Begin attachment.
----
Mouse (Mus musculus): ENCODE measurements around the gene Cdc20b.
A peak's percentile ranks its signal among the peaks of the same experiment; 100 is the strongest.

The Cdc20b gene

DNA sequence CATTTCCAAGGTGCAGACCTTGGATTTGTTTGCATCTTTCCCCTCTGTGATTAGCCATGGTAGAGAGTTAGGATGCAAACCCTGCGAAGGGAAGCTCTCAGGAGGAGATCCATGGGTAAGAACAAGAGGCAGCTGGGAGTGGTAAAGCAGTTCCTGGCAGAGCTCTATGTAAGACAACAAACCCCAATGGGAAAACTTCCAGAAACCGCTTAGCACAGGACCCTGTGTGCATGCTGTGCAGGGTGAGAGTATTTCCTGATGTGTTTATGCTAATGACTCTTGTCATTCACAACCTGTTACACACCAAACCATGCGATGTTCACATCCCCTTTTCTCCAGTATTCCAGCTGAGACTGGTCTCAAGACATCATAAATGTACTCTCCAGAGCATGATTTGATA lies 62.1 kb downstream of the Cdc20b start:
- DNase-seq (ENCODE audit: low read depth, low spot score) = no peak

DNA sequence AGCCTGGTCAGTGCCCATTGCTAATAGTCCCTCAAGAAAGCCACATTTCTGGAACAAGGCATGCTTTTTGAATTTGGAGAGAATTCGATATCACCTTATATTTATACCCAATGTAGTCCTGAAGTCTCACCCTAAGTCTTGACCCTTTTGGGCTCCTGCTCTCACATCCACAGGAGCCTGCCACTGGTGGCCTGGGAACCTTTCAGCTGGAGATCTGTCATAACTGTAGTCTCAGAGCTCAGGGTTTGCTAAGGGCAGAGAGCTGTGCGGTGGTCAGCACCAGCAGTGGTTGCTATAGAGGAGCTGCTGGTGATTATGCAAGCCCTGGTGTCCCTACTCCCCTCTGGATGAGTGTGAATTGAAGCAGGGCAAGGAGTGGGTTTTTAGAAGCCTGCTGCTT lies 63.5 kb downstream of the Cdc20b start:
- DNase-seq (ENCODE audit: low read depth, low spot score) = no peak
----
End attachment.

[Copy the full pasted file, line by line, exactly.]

Mouse (Mus musculus): ENCODE measurements around the gene Cdc20b.
A peak's percentile ranks its signal among the peaks of the same experiment; 100 is the strongest.

The Cdc20b gene

DNA sequence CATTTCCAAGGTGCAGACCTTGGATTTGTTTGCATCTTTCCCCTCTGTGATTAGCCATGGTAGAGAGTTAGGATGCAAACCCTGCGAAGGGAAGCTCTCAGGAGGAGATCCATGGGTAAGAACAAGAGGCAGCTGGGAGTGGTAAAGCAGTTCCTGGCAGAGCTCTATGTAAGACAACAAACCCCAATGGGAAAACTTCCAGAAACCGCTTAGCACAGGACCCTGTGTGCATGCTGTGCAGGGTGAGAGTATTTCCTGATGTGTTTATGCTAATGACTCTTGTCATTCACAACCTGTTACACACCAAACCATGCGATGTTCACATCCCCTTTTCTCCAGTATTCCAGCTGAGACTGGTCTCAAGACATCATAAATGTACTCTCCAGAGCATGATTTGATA lies 62.1 kb downstream of the Cdc20b start:
- DNase-seq (ENCODE audit: low read depth, low spot score) = no peak

DNA sequence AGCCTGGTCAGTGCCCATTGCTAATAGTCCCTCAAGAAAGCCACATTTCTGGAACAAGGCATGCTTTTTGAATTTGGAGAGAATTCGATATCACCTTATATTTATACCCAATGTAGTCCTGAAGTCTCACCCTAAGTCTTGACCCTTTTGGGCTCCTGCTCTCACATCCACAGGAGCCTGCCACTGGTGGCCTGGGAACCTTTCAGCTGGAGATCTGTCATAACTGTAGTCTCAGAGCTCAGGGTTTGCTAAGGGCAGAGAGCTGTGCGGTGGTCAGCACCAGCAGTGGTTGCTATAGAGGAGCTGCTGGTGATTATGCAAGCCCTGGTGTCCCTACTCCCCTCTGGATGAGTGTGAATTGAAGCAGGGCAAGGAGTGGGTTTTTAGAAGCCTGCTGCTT lies 63.5 kb downstream of the Cdc20b start:
- DNase-seq (ENCODE audit: low read depth, low spot score) = no peak